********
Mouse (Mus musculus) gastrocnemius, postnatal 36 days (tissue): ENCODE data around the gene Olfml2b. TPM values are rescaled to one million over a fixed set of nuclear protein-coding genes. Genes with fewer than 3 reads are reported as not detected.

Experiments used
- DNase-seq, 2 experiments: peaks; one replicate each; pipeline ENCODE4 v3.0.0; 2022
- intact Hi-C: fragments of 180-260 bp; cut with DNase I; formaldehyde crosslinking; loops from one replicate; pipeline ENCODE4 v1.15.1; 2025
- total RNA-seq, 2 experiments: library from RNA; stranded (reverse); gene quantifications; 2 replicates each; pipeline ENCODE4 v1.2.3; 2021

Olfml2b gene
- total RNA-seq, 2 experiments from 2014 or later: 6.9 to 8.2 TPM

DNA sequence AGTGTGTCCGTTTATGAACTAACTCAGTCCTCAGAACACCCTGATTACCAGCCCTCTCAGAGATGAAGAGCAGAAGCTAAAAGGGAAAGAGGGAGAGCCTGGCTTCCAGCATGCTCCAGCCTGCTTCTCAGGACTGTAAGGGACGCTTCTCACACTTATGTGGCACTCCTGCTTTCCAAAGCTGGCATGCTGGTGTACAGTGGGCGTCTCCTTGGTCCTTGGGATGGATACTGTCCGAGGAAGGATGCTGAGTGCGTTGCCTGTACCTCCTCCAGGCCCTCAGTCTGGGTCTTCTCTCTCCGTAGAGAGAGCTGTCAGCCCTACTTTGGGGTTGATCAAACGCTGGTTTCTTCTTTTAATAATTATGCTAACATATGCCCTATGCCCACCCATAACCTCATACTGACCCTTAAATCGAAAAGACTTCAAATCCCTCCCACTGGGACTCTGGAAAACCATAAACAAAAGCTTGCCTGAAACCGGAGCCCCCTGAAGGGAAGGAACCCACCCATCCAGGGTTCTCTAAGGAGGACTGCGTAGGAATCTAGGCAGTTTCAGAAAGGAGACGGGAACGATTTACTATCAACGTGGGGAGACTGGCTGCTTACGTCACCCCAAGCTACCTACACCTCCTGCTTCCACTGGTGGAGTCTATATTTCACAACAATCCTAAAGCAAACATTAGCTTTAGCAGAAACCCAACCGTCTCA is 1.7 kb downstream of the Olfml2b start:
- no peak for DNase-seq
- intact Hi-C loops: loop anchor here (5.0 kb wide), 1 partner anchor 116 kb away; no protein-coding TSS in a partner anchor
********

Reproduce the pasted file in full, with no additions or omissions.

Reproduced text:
Mouse (Mus musculus) gastrocnemius, postnatal 36 days (tissue): ENCODE data around the gene Olfml2b. TPM values are rescaled to one million over a fixed set of nuclear protein-coding genes. Genes with fewer than 3 reads are reported as not detected.

Experiments used
- DNase-seq, 2 experiments: peaks; one replicate each; pipeline ENCODE4 v3.0.0; 2022
- intact Hi-C: fragments of 180-260 bp; cut with DNase I; formaldehyde crosslinking; loops from one replicate; pipeline ENCODE4 v1.15.1; 2025
- total RNA-seq, 2 experiments: library from RNA; stranded (reverse); gene quantifications; 2 replicates each; pipeline ENCODE4 v1.2.3; 2021

Olfml2b gene
- total RNA-seq, 2 experiments from 2014 or later: 6.9 to 8.2 TPM

DNA sequence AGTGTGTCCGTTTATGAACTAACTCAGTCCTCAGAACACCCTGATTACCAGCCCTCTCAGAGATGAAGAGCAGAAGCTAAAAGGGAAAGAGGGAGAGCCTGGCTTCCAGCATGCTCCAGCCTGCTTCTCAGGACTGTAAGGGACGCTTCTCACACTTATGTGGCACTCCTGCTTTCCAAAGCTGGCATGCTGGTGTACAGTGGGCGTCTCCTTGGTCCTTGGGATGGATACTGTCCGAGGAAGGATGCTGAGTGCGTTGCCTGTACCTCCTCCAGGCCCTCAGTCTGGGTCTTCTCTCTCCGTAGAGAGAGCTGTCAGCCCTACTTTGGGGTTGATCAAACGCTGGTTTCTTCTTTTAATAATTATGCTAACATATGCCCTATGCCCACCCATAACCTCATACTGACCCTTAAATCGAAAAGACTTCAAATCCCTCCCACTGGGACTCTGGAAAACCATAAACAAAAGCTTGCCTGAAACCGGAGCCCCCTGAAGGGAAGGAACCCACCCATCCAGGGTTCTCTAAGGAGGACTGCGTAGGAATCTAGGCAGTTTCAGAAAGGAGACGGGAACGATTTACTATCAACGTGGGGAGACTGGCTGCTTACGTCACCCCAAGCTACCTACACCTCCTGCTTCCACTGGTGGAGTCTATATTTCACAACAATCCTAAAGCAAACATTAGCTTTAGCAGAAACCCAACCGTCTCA is 1.7 kb downstream of the Olfml2b start:
- no peak for DNase-seq
- intact Hi-C loops: loop anchor here (5.0 kb wide), 1 partner anchor 116 kb away; no protein-coding TSS in a partner anchor